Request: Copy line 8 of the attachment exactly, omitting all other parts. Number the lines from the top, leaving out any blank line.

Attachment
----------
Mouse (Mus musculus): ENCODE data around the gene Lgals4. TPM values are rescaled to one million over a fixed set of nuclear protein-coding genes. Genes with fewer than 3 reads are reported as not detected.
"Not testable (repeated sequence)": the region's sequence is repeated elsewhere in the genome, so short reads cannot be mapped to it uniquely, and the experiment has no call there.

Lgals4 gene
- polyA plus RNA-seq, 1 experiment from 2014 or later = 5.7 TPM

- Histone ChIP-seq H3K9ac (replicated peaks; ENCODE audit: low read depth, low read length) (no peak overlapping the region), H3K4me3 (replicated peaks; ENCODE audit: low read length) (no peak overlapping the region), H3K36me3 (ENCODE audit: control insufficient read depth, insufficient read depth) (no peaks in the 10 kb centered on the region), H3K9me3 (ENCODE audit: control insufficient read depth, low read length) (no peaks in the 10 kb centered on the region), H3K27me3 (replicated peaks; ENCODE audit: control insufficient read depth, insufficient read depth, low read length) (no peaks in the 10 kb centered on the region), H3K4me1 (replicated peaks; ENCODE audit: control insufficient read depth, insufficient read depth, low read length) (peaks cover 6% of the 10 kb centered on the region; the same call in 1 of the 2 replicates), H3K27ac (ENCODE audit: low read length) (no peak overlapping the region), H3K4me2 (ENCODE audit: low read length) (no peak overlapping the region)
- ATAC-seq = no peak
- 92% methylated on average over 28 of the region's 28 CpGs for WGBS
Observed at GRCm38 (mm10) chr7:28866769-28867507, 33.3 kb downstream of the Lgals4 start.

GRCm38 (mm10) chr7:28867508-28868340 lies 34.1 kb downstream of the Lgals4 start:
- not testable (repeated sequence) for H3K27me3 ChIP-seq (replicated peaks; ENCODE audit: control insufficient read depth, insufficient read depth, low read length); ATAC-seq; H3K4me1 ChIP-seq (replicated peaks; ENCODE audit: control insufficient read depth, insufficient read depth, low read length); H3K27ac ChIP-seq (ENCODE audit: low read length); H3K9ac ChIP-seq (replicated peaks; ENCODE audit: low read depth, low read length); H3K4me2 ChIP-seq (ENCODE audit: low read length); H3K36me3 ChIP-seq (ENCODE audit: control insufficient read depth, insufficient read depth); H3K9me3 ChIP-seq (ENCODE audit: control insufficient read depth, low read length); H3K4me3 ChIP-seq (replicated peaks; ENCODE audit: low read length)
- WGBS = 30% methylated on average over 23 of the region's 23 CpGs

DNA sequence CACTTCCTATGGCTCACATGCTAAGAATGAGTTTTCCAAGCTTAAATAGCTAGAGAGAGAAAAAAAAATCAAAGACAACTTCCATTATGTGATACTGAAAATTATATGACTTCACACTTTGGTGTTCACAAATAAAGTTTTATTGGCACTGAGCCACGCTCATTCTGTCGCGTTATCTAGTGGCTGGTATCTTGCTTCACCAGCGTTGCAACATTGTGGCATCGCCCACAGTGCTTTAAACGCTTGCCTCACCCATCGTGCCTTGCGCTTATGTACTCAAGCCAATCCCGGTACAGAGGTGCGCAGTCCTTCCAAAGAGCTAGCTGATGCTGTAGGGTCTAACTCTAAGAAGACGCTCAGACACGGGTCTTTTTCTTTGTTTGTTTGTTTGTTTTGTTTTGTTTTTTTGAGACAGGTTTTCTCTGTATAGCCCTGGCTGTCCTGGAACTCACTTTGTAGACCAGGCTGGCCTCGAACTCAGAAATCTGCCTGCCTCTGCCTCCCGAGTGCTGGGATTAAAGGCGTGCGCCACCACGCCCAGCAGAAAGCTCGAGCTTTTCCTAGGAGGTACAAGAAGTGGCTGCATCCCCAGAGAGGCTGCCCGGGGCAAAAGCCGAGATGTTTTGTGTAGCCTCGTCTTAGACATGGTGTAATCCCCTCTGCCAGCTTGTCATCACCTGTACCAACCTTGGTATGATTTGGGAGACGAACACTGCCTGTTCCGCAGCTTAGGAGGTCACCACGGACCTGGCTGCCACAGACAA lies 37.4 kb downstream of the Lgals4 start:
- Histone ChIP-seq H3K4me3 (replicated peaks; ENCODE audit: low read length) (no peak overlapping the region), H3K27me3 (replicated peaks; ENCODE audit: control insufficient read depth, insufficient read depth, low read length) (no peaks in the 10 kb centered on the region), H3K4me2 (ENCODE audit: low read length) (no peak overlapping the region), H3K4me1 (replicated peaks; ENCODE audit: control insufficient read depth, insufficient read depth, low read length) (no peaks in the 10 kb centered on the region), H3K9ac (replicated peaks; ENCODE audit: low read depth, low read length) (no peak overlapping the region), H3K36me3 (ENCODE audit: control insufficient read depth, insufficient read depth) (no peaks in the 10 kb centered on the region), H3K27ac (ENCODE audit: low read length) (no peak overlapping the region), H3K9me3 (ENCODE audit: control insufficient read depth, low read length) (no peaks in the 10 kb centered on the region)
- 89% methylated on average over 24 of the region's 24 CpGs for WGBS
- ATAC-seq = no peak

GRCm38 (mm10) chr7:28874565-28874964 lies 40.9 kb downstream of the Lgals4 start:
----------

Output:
Observed at GRCm38 (mm10) chr7:28866769-28867507, 33.3 kb downstream of the Lgals4 start.